Programme

Denial

Mick Jackson

United Kingdom, USA, 2016 / 110 min / English OV with English and Dutch subtitles / Biography, Historical Drama

The whole world knows the Holocaust happened. Now she needs to prove it.

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Based on the acclaimed book “History on Trial: My Day in Court With A Holocaust Denier”, “Denial” recounts Deborah E. Lipstadt’s legal battle for historical truth against once renowned military historian David Irving, who accused her of libel when she declared him a Holocaust denier. But since the burden of proof in English libel law lies with the accused, it bizarrely fell to Lipstadt and her legal team, led by Richard Ramption, to demonstrate the essential truth that one of the defining events of the century did indeed transpire.

 

“Denial” deals not just with historical events but with the very idea of history and truth itself. David Hare’s script zeroes in on the fascinating specifics of the court case while presenting a wider perspective on the dangers of revisionism. Rachel Weisz brings a ferocious tenacity to her portrayal of Lipstadt. And Timothy Spall epitomises the banality of evil, playing an iconoclast goaded by newfound media attention. “Denial” is a gripping reminder that history should never be taken for granted and has gained further relevance in our post-factual age where outright lies are simply labelled “alternative facts”.

Screenings
Thu 02/03 19:00 Kinepolis Kirchberg EN OV sub. FR & NL Projection privée

“(Lipstadt’s) influential work, now retitled Denial: Holocaust History on Trial, is sensitively dramatized by director Mick Jackson and screenwriter David Hare, who choose to stick as close to the real story as possible. Rachel Weisz’s arresting, combative Lipstadt, a shining woman warrior, is a role she will be remembered for, while as her antagonist Timothy Spall (Mr. Turner) makes a spookily stubborn, thoroughly despicable, but still human Irving. (…)  Hare’s screenplay is carefully balanced but not morbidly respectful, allowing moments — many moments — of humor to lighten its weighty topic.. (…) All the dialogue in the courtroom scenes is taken verbatim from the trial records, giving them an almost documentary level of realism.” Deborah Young, The Hollywood Reporter, 11/09/2016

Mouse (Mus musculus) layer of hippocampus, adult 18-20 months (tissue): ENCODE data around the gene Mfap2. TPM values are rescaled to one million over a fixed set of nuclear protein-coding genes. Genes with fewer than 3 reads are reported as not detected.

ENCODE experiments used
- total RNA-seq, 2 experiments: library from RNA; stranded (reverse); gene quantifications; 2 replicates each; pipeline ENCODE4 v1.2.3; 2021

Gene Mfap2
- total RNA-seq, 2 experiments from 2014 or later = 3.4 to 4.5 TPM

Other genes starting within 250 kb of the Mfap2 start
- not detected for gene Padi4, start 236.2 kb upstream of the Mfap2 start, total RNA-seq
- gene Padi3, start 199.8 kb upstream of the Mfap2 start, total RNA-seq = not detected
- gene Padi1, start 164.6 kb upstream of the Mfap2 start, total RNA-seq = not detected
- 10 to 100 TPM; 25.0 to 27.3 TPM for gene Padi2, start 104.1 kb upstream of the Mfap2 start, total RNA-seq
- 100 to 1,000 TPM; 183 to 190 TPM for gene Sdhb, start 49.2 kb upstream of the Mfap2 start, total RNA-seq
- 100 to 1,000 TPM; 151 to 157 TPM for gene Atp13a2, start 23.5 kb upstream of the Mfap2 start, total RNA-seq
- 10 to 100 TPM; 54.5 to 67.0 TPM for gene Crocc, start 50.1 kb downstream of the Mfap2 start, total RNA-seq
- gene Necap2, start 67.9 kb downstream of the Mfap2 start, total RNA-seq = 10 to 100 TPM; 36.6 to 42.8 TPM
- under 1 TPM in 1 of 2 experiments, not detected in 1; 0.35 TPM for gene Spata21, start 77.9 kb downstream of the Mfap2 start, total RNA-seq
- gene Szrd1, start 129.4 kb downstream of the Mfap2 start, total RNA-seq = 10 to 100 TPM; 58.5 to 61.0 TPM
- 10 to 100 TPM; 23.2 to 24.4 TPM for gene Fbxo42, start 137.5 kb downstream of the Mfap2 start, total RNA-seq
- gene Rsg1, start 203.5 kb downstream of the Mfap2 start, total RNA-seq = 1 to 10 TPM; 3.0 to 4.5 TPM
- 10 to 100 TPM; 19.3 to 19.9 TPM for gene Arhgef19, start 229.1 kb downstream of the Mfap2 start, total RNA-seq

“A movie about Holocaust deniers shouldn't be so relevant in (…) 2016, but — for better or worse — this is essential viewing. (…) A simple courtroom drama that never betrays its convictions, the film is a basic but bitterly urgent reminder that history is far more fluid than fact, a garden that must be tended to at all times lest it withers and grows weeds. (…) Working from a spirited but straightforward script by the brilliant playwright and screenwriter David Hare (“The Hours”), the film is immediately attuned to the dark power of narrativizing hatred. As cold-blooded libel lawyer Richard Rampton, the great Tom Wilkinson only further cements his status as a humble pillar of contemporary British cinema. Wilkinson is the rare actor who can balance casual grace with extreme gravitas — his steady performance shudders with the knowledge losing the trial would make it acceptable to doubt the Holocaust, but Wilkinson tempers that anxiety with staunch professionalism, knowing full well that his character is also making a case for the efficacy of the system, of the need to prioritize veracity over a misplaced sense of victimhood. (…) “Denial” does the modern world a great service by refusing to entertain the idea that there are two sides to every story, even if that means it refuses to entertain a portion of its audience in the process.” David Ehrlich, IndieWire, 12/09/2016